PEOPLE v. AMICO

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Supreme Court, Appellate Division, Second Department, New York.

The PEOPLE, etc., respondent, v. Dale D'AMICO, appellant.

Decided: May 24, 1999

SONDRA MILLER, J.P., CORNELIUS J. O'BRIEN, DAVID S. RITTER and FRED T. SANTUCCI, JJ. Thomas Pietrantonio, Port Washington, N.Y., for appellant, and appellant pro se. Denis Dillon, District Attorney, Mineola, N.Y. (Peter A. Weinstein and Margaret E. Mainusch of counsel), for respondent.

Appeal by defendant from a judgment of the County Court, Nassau County (Thorp, J.), rendered November 22, 1994, convicting him of attempted assault in the first degree, criminal possession of a weapon in the second degree, reckless endangerment in the first degree, and operating a motor vehicle under the influence of alcohol as a felony, upon a jury verdict, and imposing sentence.

ORDERED that the judgment is affirmed.

The defendant was intoxicated after a concededly long night of drinking in a bar in Amityville, just east of the Suffolk County line, when he became embroiled in an altercation that led to his ejectment.   Once outside, the defendant allegedly fired a gun at the bar, breaking a window.   The defendant then proceeded to drive to his home in Massapequa, Nassau County.   Driving on two flat tires, the defendant attracted the attention of a Nassau County police officer who trailed the defendant to his home.   When the defendant exited his car he pointed a gun at the officer and fired a shot that shattered the emergency roof lights of the police car.   The defendant was then placed under arrest.

Charges stemming from this incident were initially presented to a Nassau County Grand Jury. The record suggests that the prosecutor was acting under a mistaken impression as to the limits of Nassau County's geographic jurisdiction, and he thus elicited evidence he believed would establish such jurisdiction over all criminal acts, including those occurring at the bar in Amityville.   The Grand Jury returned an indictment, charging the defendant with attempted murder and other crimes relating to the Nassau County shooting, and reckless endangerment and criminal mischief stemming from the incident at the bar.   The Suffolk County charges were subsequently dismissed on geographic jurisdiction grounds, and the defendant was ultimately convicted on the charges arising from criminal acts committed in Nassau County.   The defendant now appeals, arguing, inter alia, that the integrity of the Nassau County Grand Jury proceedings was impaired by the Grand Jury's consideration of the evidence of his alleged criminal conduct in Suffolk County.   We disagree.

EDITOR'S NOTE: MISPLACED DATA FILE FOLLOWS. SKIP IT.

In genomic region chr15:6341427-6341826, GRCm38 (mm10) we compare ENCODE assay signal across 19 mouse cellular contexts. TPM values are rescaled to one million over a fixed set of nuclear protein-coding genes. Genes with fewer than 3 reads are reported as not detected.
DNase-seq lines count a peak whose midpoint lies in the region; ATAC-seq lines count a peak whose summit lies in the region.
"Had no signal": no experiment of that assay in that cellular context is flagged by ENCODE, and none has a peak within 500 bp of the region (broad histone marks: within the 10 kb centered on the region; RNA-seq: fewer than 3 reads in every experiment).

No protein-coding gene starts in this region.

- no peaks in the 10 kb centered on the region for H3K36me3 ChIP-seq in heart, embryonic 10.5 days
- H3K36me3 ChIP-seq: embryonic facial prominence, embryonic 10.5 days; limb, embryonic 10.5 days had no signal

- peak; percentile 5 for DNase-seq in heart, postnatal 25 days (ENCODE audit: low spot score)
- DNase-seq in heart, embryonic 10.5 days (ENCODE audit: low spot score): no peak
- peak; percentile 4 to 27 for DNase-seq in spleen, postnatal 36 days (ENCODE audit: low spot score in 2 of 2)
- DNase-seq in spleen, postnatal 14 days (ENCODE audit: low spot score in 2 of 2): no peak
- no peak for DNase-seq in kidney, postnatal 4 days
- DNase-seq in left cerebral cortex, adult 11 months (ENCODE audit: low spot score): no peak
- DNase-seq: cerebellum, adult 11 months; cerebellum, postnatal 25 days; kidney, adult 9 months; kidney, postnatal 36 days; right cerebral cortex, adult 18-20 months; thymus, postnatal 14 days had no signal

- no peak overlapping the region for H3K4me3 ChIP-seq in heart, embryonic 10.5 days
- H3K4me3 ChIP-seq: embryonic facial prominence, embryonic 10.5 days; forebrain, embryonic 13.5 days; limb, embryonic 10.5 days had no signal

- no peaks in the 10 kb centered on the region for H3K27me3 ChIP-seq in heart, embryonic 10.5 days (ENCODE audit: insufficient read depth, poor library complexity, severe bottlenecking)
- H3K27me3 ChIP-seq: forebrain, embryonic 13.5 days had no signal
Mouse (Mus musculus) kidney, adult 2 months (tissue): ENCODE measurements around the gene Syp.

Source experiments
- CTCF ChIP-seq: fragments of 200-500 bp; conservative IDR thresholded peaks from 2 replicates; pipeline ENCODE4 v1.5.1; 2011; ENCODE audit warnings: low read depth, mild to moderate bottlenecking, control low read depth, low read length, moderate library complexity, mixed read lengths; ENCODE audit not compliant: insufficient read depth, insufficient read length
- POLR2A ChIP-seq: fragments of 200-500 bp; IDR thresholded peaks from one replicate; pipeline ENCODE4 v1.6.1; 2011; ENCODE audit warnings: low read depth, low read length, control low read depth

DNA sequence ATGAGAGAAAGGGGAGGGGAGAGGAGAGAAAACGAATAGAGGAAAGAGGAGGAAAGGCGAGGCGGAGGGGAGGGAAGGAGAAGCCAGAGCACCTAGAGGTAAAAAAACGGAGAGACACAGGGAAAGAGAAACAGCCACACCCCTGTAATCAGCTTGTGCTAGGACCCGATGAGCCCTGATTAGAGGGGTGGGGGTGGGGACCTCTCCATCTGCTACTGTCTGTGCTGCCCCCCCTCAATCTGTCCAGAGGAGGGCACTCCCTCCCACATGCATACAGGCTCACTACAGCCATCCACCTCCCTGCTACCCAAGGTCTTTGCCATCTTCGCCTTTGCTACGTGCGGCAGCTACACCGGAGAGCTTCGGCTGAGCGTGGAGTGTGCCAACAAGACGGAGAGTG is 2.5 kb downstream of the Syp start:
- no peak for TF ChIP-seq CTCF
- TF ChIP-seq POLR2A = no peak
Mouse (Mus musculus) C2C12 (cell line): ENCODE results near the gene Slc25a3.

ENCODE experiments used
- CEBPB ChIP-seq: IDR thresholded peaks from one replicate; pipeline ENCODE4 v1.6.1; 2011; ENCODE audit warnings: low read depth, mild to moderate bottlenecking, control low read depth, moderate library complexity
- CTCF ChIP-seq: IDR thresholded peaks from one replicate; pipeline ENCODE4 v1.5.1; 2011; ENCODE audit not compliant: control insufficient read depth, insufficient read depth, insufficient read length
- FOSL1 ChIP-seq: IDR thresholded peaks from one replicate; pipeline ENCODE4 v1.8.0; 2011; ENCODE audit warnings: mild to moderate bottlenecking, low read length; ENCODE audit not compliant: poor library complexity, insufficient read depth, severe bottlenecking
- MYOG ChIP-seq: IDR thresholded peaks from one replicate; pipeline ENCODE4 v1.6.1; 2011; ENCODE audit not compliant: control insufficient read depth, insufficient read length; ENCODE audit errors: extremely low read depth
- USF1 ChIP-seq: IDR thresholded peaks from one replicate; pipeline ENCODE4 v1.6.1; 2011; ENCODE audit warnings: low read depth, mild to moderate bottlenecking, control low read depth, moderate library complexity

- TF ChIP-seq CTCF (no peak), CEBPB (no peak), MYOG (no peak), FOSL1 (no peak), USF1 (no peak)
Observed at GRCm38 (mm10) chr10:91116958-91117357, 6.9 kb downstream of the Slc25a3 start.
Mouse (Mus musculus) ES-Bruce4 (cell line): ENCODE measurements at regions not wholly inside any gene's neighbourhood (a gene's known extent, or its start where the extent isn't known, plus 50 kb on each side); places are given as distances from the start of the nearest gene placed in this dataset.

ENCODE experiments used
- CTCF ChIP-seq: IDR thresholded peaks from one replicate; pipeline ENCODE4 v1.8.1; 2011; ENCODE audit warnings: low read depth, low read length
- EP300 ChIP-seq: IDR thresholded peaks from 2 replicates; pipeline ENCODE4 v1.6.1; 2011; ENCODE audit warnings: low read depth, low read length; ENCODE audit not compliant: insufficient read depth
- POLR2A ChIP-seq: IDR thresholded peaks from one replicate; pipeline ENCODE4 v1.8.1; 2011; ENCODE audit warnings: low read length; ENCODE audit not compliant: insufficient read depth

It is well settled that the exceptional remedy of dismissal of an indictment pursuant to CPL 210.35(5) is warranted only where prosecutorial wrongdoing, fraudulent conduct, or errors potentially prejudice the ultimate decision reached by a Grand Jury (see, People v. Huston, 88 N.Y.2d 400, 646 N.Y.S.2d 69, 668 N.E.2d 1362).   Contrary to the defendant's contentions, the evidence heard by the Nassau County Grand Jury concerning his criminal acts in Suffolk County immediately prior to the commission of the instant crimes, did not impair the integrity of the Grand Jury proceeding (see, People v. Kirkey, 248 A.D.2d 979, 670 N.Y.S.2d 946;  People v. Skinner, 220 A.D.2d 806, 632 N.Y.S.2d 283).   The defendant equates this case with those where evidence of uncharged crimes was held to have been improperly received by a Grand Jury (see, People v. Louissant, 240 A.D.2d 433, 658 N.Y.S.2d 390).  However, the Suffolk County crimes were originally “charged” although they were subsequently dismissed.   There was no intentional misconduct by the prosecution.   Rather, the evidence concerning the Suffolk County charges was presented as part of a narrative of an ongoing and unfolding criminal incident (see, People v. Vandenburg, 254 A.D.2d 532, 681 N.Y.S.2d 359) and was relevant to the subsequent Nassau County charges over which the Grand Jury properly exercised its jurisdiction (see, People v. Kirkey, supra;  People v. Perry, 199 A.D.2d 889, 605 N.Y.S.2d 790;  People v. Richardson, 193 A.D.2d 969, 598 N.Y.S.2d 341).   Furthermore, the evidence presented to the Grand Jury concerning the Nassau County crimes was highly persuasive and overwhelming and thus this is not one of those rare cases where irregularities before the Grand Jury rise to the level of impairing those proceedings and creating the risk of prejudice (see, People v. Huston, supra, at 410, 646 N.Y.S.2d 69, 668 N.E.2d 1362;  People v. Meglio, 235 A.D.2d 434, 435, 652 N.Y.S.2d 541;  People v. Smith, 215 A.D.2d 940, 628 N.Y.S.2d 190).   Accordingly, the indictment was proper.

The defendant's remaining contentions, including those raised in his supplemental pro se brief, are without merit.

MEMORANDUM BY THE COURT.

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